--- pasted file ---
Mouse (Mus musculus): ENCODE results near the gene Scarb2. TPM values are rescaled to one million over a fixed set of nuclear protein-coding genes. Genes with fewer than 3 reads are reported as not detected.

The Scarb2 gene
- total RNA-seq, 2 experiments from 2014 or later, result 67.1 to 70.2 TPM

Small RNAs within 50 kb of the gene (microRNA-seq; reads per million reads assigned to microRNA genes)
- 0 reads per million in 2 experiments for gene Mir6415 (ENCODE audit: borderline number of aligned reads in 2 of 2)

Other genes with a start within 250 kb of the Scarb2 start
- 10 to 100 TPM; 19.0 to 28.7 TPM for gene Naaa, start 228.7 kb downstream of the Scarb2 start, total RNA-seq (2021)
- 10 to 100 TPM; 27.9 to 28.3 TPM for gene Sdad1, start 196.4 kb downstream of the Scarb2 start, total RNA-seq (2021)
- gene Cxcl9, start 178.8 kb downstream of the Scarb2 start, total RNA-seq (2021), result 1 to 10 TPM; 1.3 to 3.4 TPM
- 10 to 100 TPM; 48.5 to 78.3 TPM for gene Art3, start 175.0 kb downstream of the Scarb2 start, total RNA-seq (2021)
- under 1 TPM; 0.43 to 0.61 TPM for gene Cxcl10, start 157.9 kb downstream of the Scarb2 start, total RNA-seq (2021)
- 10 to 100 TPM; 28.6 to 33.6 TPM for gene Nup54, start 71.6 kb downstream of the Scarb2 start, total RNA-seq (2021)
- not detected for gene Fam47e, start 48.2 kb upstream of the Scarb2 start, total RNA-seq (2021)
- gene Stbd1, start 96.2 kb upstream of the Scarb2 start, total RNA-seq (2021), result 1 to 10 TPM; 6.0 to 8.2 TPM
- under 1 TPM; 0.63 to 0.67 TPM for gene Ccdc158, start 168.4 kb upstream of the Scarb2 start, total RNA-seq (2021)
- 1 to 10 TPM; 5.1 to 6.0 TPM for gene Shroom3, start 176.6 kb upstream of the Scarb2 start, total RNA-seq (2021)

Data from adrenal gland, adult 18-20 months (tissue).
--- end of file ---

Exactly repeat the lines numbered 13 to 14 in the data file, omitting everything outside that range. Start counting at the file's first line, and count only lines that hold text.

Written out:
- not detected for gene Fam47e, start 48.2 kb upstream of the Scarb2 start, total RNA-seq (2021)
- gene Stbd1, start 96.2 kb upstream of the Scarb2 start, total RNA-seq (2021), result 1 to 10 TPM; 6.0 to 8.2 TPM